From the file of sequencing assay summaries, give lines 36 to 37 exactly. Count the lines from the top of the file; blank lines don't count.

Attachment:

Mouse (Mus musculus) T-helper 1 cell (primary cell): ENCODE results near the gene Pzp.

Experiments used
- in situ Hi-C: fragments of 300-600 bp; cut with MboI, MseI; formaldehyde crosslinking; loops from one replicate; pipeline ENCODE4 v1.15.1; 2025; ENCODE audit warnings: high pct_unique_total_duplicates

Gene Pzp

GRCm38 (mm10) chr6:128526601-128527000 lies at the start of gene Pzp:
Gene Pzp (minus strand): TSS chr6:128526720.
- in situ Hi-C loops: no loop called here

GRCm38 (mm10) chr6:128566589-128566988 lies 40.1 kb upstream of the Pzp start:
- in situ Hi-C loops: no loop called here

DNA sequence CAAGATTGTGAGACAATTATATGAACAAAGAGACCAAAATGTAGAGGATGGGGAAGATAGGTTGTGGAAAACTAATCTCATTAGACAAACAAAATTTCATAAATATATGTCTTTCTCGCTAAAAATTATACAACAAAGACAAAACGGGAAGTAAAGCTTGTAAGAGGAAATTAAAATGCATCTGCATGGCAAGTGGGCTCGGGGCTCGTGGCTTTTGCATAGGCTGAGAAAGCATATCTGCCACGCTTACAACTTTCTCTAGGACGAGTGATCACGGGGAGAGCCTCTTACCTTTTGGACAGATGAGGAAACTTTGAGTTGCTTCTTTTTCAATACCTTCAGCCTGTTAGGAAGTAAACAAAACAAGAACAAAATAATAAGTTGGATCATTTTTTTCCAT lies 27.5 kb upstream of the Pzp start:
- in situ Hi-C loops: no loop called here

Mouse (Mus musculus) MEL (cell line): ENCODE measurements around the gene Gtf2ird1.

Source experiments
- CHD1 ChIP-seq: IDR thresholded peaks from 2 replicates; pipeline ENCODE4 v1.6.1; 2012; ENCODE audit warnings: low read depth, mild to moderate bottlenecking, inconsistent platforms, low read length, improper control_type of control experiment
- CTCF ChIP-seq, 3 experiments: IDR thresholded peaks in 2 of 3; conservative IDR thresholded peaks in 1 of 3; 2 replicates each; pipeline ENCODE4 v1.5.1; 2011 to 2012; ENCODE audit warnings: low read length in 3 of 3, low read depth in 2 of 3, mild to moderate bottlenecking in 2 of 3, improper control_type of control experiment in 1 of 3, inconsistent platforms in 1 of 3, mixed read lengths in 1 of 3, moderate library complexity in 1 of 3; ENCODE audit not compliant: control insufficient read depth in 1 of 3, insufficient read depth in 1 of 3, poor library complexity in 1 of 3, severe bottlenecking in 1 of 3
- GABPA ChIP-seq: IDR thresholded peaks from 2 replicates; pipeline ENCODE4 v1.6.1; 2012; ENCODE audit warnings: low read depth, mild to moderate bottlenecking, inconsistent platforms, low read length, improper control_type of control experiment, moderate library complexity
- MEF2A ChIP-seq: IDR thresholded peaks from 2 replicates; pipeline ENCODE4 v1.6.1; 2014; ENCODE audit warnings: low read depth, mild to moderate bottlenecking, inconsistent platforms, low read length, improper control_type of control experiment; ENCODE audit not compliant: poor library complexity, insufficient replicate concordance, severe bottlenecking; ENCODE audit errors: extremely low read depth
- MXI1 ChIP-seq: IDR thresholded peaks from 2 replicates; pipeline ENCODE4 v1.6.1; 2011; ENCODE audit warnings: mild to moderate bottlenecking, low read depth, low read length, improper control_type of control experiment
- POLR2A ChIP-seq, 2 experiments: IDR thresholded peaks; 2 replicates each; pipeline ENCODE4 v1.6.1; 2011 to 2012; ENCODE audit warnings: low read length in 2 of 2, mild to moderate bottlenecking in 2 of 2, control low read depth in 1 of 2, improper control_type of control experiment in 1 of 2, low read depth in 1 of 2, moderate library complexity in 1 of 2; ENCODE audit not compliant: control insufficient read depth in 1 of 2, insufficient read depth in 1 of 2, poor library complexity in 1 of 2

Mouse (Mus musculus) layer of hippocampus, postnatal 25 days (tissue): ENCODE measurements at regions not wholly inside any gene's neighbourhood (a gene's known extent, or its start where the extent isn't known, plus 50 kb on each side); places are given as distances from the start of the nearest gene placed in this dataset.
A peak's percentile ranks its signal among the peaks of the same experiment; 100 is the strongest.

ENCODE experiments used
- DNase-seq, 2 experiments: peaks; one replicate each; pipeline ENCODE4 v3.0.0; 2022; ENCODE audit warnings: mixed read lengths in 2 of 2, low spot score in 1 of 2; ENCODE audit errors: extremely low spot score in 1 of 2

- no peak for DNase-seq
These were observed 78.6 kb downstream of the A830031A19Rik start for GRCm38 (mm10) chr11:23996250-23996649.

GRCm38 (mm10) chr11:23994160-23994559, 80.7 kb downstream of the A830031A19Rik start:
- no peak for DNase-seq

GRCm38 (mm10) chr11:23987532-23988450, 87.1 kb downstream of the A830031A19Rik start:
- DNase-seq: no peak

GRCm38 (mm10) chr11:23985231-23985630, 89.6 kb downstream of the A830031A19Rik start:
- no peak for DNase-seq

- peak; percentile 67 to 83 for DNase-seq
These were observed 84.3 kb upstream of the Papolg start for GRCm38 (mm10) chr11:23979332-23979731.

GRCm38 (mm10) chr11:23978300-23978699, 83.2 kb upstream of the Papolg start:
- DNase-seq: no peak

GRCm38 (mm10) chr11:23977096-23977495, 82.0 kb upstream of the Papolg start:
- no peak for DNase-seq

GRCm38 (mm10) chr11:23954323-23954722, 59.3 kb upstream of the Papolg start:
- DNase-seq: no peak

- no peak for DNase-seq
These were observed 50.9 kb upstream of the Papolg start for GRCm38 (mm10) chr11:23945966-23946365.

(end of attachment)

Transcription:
GRCm38 (mm10) chr11:23977096-23977495, 82.0 kb upstream of the Papolg start:
- no peak for DNase-seq